ABOUT: The city of Alpine was not in existence very long. The first cabin was built in 1877 and by 1880 there was a population of five hundred. As a supply point for other towns further along Chalk Creek, the city had two hotels, a dance hall, twenty-three saloons, a newspaper and other businesses. By this time, the railroad was extended to St. Elmo and the newspaper, the banks and most businesses packed up and moved to St. Elmo taking most of the population with them. Modern day Alpine is a haven for summer home owners.

DIRECTIONS: East of St. Elmo, follow same directions as to St. Elmo


ABOUT: A small pioneer cemetery is the only reminder of this once busy place, an important station on the Barlow and Sanderson stagecoach line and a full day’s trip from Cañon City. The town, named for the hotel owner’s daughter, was incorporated in 1879 with every expectation that the Santa Fe railroad would locate its station here. Instead, the Denver & Rio Grande won legal rights to the route, and in 1880 located a new town two miles upstream, South Arkansas (later renamed Salida). Cleora was eclipsed within months as people moved to Salida, some taking their dwellings and storefronts with them.

DIRECTIONS: US Hwy 50; two miles east of Salida


ABOUT: Hancock was founded to house the workers who built the railroad’s 1771-foot-long Alpine Tunnel, elevation 11,523 feet. Its population peak was in the late 1870’s while the tunnel was being built. The community had a population of 200 people, five stores and plenty of saloons. The tunnel was completed in 1881, and the train ran through Hancock carrying miners, passengers and supplies to Gunnison. It is said Mark Twain took the ride one time just for the experience. The tunnel was plagued by problems and finally closed in 1910. Mining diminished and the trains stopped running in the 1920’s. Visitors can enjoy a 3-mile hike to the east portal. There are interpretive signs along the way that tell the story of the historic tunnel but in Hancock only one building remains.


ABOUT: Iron City was a smelter town just east of St. Elmo. Gold and silver laden ore were carted in from nearby mines, the ore was processed and the precious metals extracted. The historic Forest Service-owned Brown Cabin may be seen on West side of the road. It has a second floor added with Queen Ann detailing. If you take the road through the campground you will come to a well-marked cemetery. This road was the wagon road to St. Elmo and is now a 4-wheel drive down to Alpine.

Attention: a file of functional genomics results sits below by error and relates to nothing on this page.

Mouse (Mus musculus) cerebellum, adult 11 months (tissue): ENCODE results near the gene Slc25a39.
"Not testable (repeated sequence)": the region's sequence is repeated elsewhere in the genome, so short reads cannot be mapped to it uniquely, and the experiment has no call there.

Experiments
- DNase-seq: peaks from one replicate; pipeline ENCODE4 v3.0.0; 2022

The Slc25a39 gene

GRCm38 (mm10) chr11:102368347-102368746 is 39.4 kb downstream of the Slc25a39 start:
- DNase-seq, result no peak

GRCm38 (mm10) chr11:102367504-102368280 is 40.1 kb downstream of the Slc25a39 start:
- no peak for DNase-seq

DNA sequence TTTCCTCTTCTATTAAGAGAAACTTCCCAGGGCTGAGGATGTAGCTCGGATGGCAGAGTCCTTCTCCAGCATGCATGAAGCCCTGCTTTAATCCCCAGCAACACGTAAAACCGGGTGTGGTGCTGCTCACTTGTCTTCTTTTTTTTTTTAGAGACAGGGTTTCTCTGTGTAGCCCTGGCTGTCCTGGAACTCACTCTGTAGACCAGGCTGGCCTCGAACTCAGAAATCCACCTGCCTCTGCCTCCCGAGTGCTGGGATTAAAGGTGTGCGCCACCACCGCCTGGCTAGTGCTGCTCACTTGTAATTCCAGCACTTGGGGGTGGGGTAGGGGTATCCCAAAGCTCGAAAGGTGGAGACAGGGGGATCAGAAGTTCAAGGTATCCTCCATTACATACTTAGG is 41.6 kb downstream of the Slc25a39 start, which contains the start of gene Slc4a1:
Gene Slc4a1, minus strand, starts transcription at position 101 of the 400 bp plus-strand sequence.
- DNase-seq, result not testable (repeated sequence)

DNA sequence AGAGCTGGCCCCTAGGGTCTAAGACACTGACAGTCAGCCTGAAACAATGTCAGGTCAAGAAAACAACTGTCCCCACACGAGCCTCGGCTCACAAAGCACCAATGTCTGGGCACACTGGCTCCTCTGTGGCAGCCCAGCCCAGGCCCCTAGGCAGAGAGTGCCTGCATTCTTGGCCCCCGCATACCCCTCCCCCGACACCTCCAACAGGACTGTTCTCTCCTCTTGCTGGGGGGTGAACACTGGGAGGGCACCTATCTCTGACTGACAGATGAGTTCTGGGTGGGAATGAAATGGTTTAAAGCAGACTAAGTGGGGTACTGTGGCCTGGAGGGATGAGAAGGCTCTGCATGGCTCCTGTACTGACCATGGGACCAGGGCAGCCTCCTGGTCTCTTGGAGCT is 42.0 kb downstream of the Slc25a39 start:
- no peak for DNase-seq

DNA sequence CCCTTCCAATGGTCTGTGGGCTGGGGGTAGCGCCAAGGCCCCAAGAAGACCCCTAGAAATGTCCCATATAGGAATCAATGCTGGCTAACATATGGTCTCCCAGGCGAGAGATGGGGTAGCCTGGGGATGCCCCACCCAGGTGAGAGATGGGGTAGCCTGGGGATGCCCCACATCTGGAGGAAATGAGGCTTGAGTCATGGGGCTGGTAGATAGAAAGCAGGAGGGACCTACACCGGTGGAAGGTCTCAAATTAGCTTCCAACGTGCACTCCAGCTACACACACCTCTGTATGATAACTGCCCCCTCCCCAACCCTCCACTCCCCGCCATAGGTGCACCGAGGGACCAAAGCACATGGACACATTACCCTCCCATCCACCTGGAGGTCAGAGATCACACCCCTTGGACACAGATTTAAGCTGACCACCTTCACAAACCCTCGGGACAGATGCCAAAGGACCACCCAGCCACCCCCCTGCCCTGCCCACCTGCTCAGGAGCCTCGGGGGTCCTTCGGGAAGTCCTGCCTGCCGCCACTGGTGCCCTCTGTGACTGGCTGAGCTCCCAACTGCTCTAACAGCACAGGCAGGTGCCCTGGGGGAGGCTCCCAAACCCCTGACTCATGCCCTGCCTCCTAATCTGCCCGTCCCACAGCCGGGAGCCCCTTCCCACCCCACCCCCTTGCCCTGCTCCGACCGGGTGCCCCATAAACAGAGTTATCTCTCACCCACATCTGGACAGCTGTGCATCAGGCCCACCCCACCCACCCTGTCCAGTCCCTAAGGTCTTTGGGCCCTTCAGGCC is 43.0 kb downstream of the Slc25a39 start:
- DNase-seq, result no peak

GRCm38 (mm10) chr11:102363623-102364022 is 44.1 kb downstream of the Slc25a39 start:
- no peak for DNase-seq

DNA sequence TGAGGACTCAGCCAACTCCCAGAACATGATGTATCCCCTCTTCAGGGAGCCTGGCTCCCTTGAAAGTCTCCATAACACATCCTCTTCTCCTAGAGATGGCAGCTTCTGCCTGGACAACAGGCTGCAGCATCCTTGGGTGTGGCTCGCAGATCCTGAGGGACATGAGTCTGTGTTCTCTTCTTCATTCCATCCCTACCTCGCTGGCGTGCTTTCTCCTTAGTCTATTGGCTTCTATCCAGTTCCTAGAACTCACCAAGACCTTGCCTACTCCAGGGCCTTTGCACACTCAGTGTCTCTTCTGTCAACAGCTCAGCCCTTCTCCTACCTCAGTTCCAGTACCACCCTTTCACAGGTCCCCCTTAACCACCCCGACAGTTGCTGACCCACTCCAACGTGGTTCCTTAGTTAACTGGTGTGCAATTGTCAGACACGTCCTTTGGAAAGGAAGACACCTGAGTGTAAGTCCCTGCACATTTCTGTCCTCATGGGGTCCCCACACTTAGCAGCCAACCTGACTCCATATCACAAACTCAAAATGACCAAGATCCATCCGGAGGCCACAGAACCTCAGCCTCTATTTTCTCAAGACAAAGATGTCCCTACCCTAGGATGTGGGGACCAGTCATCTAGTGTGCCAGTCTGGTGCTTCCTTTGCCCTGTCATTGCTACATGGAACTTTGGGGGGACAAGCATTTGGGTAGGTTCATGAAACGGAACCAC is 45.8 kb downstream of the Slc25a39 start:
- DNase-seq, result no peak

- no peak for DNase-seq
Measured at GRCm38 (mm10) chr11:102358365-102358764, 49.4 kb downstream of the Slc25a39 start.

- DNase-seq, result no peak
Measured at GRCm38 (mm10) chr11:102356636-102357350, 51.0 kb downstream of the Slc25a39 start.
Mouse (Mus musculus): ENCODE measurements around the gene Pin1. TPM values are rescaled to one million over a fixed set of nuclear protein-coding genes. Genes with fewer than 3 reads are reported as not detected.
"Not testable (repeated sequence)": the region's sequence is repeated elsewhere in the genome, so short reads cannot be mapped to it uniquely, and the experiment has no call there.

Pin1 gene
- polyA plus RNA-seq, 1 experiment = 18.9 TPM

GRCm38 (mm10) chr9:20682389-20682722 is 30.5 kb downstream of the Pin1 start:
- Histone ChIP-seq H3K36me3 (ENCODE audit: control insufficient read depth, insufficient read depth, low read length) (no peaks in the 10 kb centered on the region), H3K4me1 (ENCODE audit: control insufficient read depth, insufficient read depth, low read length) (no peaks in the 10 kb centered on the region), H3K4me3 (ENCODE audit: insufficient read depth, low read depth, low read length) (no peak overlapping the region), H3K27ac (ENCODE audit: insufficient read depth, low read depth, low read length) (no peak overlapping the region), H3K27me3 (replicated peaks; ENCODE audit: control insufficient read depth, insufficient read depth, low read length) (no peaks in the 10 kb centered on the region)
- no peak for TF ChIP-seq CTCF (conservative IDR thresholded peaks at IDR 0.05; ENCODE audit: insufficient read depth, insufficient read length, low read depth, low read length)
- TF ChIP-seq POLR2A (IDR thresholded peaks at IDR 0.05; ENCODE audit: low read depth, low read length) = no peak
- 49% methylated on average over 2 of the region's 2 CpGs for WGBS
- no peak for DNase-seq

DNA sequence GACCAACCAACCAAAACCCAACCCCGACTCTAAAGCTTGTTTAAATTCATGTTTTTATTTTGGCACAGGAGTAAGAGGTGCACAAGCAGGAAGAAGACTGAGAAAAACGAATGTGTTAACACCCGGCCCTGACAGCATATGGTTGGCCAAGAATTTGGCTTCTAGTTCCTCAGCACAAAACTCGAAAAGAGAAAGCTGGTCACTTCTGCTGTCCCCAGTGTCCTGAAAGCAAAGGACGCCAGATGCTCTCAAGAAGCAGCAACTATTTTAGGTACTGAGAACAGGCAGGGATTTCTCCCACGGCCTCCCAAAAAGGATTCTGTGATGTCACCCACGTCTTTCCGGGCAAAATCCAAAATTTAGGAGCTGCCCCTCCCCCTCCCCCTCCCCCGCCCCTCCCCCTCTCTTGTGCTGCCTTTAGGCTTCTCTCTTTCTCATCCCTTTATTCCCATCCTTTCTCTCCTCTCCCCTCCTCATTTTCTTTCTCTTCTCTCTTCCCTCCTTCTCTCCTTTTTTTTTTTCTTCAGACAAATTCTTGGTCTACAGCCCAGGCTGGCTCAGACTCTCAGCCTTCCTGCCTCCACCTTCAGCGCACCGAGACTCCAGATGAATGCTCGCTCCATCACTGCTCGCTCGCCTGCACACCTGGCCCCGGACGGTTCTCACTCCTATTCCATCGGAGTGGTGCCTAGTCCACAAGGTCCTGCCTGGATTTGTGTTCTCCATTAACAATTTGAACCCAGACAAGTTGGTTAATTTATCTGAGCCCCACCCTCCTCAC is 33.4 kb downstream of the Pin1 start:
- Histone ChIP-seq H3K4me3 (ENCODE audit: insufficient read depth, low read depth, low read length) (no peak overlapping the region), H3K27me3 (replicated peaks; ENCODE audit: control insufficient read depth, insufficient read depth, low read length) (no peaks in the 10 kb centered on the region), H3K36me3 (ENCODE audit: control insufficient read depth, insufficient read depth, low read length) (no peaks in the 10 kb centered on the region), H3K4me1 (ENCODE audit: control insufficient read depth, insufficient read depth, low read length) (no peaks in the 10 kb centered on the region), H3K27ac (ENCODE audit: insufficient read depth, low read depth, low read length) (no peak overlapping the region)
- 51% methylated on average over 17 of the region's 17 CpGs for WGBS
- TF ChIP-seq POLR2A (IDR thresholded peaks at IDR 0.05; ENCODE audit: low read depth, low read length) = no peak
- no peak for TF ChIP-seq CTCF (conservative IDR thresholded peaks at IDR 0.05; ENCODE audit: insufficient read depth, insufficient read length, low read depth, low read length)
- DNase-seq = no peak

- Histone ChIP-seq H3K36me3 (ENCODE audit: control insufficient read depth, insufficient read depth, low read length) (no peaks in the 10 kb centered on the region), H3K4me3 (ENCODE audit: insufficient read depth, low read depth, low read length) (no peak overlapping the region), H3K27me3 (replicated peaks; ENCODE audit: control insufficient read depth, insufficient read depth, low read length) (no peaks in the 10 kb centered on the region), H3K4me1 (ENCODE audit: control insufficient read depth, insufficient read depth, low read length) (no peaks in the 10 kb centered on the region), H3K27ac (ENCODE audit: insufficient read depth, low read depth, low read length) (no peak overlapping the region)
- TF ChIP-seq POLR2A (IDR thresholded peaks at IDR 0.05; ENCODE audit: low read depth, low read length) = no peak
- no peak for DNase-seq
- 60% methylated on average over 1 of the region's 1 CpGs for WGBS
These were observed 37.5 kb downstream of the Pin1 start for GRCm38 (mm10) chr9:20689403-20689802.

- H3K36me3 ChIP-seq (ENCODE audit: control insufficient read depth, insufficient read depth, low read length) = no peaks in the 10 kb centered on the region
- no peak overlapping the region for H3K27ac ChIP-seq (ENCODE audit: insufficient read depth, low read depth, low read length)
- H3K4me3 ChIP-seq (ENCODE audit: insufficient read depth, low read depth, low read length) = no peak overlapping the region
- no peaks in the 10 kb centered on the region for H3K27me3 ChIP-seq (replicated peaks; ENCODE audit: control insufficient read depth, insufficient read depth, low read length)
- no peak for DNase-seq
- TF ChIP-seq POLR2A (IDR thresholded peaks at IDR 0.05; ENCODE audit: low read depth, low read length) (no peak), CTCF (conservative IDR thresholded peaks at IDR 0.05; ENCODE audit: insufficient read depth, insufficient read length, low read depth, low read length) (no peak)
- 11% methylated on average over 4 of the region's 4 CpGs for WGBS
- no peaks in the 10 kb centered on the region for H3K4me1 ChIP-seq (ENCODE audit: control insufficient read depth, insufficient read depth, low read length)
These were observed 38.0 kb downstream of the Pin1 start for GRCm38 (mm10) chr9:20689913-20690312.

DIRECTIONS: Follow same directions as to St. Elmo


ABOUT: Originally named Clifton, the town was founded in 1879 at an elevation of 11,000 feet on Monarch Mountain. It was a silver mining town and for a short time produced enough silver ore to sustain a three-story mill. The town was soon renamed Shavano who was second in command to Chief Ouray. A little more than three years after the town’s beginning, Shavano folded and its log cabins and stores were abandoned. Today, there are a few structures left standing.

DIRECTIONS: From Hwy 50 at Mayville, turn right onto CR 240; travel 3 miles to the Angel of Shavano campground; after this point the road is extremely rough and rocky and high clearance vehicles are advised; the town site is located 4.5 miles west of the campground.


ABOUT: One of the best-preserved historic mining towns in Colorado, St. Elmo, was established in the 1870s because of the discovery of silver in the mountains surrounding Chalk Creek. At its height, the town had 2,000 residents. First called Forest City, this thriving mining community was served by the Denver South Park & Pacific Railroad from 1883 until 1899 when the Colorado and Southern took over. The name St. Elmo came from a popular novel of the time. All of the buildings are privately owned. The St. Elmo schoolhouse has been recently restored and is open for viewing during the summer months.

DIRECTIONS: Take US Hwy 24 to Nathrop; Go west on CR 162 (Mt Princeton) and follow for 19 miles to St. Elmo


ABOUT: For more than 40 years until the post office closed in 1939, this was the center of activity in the Arkansas Hills mining district east of Salida. The Gold Bug mine caused the first rush, but by 1916 the area was producing mostly copper, iron and marble, which was hauled out by mules-drawn wagons. Visitors are welcome to travel to Turret by way of a series of winding roads. Transportation over twisted, rough roads, even today, is worth the challenge for those who want to see what has become of the old town that once had stores, hotels, telephone service and three newspapers. High clearance vehicles are recommended and visitors are asked to respect private property.

DIRECTIONS: From Salida, take Ute Trail Road (CR 175) to CR185 then CR 184 to Turret; about 10 miles NE of Salida


ABOUT: Vicksburg boomed until 1885 and then mining activities moved elsewhere. Seven original log cabins remain within the town site. Vicksburg was founded after prospectors from Leadville camped out in Clear Creek Canyon and their burros wandered down to the creek. The next day the prospectors found their animals and also found gold visible in the creek bottom. Several “boomtowns” sprang up along the creek including Vicksburg, Winfield and Rockdale. A great little museum is located in Vicksburg and is open on the weekends.

DIRECTIONS: Take CR 390 just south of Granite; roughly 5 miles to Vicksburg and 7 to Winfield


ABOUT: Winfield, initially called Florence and then Lucknow, was platted in 1881 and its population peaked at about 1,500 in 1890. The post office existed from 1881 to 1912. The last ore was hauled out by stage in 1918. Only four buildings remain at the site. The old cemetery is located approximately 1/4 mile north of the town. Twenty-six people are buried there. Many of the remaining cabins are privately owned. Please be respectful!

DIRECTIONS: Take CR 390 just south of Granite; roughly 5 miles to Vicksburg and 7 to Winfield